So Brunn created this seasoning for the local market, naming it the “Delicious Brand Shrimp and Crab Seasoning.”

But Brunn didn't want anyone copying his recipe. But as per the Pure Food and Drug Act of 1906, Brunn had to list all of the ingredients to his new crab seasoning. So to prevent his competitors from copying his recipe, Brunn added small amounts of different flavors. And when he did that, he struck gold. In the same 2018 interview, Ralph Brunn said:

To [Gustav Brunn's] amazement, those minor things he put in there — the most unlikely things, including cinnamon and nutmeg and cloves and all kinds of stuff that had nothing to do with crabs at all — gave a background bouquet that he couldn’t have anticipated.

The Delicious Brand Shrimp and Crab Seasoning was a success.

But it needed a name.

That's when a friend of Brunn's in the advertising business suggested one.

And if you live anywhere in Maryland or the surrounding area, you already know exactly where this is going...

Brunn's friend suggested the name Old Bay, after one of the steamships from Baltimore.

So the Delicious Brand Shrimp and Crab Seasoning became Old Bay.

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Now, I'm positive every Marylander knows where I was going with the story as soon as I mentioned the words “crab seasoning.”

Because I'm from Maryland.

And there is only ONE crab seasoning.

And that's Old Bay.

Old Bay is a staple of Maryland culture. We don't only put Old Bay on crabs and shrimp. We put it on everything: fish, chicken, beef, vegetables — I put the stuff on sandwiches. You won't find a Maryland household that doesn't have a can of Old Bay in the spice cabinet.

oldbaycrabsOld Bay on steamed crabs. Credit: McCormick & Co

We even buy multiple different products that already have Old Bay on it. You won't find a restaurant in Maryland that serves buffalo wings that also doesn't offer Old Bay wings.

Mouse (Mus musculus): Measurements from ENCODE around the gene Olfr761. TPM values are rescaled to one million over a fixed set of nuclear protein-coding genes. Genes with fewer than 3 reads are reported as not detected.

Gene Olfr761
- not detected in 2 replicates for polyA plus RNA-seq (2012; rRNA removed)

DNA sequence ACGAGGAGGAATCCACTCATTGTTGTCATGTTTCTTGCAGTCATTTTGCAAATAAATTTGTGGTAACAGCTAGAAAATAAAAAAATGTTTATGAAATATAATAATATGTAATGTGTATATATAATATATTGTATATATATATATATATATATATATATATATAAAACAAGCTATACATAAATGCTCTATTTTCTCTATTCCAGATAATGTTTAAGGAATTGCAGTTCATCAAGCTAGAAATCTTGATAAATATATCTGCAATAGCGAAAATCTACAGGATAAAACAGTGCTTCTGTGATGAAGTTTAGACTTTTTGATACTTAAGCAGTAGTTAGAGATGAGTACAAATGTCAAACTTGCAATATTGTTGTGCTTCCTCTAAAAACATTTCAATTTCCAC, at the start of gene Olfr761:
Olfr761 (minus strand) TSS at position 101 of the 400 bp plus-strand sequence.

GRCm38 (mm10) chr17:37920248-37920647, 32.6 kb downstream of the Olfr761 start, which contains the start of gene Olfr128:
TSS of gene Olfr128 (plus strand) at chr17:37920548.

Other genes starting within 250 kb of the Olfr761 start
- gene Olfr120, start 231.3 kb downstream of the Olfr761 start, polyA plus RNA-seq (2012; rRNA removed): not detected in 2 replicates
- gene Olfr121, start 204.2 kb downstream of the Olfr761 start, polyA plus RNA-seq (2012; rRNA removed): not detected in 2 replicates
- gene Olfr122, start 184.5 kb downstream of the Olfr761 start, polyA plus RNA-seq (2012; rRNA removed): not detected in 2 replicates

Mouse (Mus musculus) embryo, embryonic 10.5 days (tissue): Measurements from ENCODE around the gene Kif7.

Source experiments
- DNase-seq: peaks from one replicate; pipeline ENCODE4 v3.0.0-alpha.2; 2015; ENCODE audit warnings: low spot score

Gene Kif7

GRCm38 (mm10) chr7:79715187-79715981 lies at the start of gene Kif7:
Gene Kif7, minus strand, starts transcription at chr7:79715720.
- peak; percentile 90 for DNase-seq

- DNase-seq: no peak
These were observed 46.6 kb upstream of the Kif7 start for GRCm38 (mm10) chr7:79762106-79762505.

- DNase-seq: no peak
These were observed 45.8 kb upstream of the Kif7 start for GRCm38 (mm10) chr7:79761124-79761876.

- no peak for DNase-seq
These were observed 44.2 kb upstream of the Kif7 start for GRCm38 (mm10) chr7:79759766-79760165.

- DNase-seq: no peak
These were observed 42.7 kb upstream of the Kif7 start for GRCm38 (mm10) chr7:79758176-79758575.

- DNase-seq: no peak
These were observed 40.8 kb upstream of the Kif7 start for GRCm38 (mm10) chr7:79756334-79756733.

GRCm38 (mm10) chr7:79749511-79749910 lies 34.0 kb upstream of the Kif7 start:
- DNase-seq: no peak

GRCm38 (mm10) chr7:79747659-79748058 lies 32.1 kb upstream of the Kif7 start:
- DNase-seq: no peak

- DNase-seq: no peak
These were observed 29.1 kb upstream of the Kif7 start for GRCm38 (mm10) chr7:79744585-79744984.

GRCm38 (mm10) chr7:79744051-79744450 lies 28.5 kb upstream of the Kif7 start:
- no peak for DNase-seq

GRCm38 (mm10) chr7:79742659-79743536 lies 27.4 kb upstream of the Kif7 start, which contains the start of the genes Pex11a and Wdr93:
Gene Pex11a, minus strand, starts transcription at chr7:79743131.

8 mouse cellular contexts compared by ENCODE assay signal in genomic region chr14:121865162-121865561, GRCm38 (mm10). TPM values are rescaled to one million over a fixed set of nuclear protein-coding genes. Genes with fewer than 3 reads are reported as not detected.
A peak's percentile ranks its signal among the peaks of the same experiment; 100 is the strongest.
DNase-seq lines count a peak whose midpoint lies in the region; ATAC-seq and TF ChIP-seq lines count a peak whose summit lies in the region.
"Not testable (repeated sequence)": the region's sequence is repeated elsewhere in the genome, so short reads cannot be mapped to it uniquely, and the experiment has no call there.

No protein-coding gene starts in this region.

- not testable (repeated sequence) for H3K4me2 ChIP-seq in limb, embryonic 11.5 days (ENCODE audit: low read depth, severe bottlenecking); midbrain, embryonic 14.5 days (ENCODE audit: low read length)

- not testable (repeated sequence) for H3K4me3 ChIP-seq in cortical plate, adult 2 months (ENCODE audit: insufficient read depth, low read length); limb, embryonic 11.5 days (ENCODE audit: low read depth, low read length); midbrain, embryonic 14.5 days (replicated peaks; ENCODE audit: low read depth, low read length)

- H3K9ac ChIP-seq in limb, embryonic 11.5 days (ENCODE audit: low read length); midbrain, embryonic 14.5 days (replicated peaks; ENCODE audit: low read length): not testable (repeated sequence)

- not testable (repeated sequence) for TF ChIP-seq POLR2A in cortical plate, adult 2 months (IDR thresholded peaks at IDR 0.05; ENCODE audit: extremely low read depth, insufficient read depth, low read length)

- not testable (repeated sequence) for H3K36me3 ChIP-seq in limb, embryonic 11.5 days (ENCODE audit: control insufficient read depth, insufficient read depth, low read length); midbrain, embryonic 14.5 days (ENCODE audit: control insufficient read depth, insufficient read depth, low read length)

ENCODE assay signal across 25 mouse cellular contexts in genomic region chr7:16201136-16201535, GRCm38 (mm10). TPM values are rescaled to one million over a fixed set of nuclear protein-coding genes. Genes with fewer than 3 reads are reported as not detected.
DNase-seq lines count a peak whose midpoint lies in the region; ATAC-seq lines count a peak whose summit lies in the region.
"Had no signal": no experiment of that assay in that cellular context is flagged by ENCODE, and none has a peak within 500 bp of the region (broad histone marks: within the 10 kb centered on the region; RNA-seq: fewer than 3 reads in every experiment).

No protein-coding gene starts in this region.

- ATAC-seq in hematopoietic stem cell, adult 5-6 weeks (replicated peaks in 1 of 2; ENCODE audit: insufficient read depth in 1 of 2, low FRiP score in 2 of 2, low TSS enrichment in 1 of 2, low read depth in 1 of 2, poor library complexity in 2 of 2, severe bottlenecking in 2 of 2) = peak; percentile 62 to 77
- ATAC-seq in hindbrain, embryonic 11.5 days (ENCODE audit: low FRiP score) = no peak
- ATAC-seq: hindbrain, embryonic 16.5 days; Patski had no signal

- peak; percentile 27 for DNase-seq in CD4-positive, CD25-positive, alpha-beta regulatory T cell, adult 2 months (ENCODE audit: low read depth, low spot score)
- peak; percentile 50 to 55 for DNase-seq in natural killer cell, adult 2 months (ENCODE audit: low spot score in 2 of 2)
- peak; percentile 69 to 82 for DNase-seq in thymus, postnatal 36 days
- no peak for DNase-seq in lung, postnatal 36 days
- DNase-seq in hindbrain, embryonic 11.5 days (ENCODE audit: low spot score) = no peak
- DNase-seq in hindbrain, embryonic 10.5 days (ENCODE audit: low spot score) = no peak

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(And, yes, my dear fellow Marylanders, I recognize that Utz Brands makes the superior crab chip. But it doesn't use the Old Bay branding.)

Gustav Brunn eventually sold the rights to Old Bay, and ownership of the spice changed hands for several years.

Until 1990.

That's when Old Bay was bought by a company from Brunn's past: McCormick & Company.

Today, McCormick still owns the rights to and produces Old Bay. And its popularity has never faded.

Old Bay is so popular, it has become a common tattoo.

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You see, Old Bay really is special to Marylanders. It's not just me, I promise.

And it might be special because there really is nothing that brings Marylanders together more than Old Bay.

It doesn't matter who you are. Your age doesn't matter, or your race or religion. Your identity doesn't matter in any way. It doesn't matter what your politics are. It doesn't matter how wealthy or poor you are. It doesn't matter how intelligent or skilled you are in any way. It doesn't matter if you're a criminal or work in the highest ranks of criminal justice…

If you're from Maryland, you love Old Bay.

You can have a small-talk conversation about Old Bay with anyone in Maryland at any time and they'll happily engage. When I wear this face mask out, people are always tossing me thumbs up.

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Old Bay is the tie that binds Marylanders.

And it almost didn't exist.

On display at the Baltimore Museum of Industry, there is the spice grinder Gustav Brunn had when he fled to America:

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It's often said that you can't have something great without suffering.

If that's the case, and Old Bay's greatness is relative to his suffering, then Gustav Brunn certainly suffered much.

And despite it all, he managed not only to be a successful business man in the end, but Brunn's Old Bay turned out to be nothing less than a cultural icon... as least for Maryland.

So thank you, Gustav Brunn. Thank you.

brunnGustav and Bianca Brunn. Credit: Jewish Museum of Maryland

Until next time,
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Luke Burgess

Luke’s analysis and market research reach hundreds of thousands of investors every day. Through his work with the Outsider Club and Junior Mining Trader, Luke helps investors in leveraging the future supply-demand imbalance that he believes could be key to a cyclical upswing in the hard asset markets. For more on Luke, go to his editor’s page.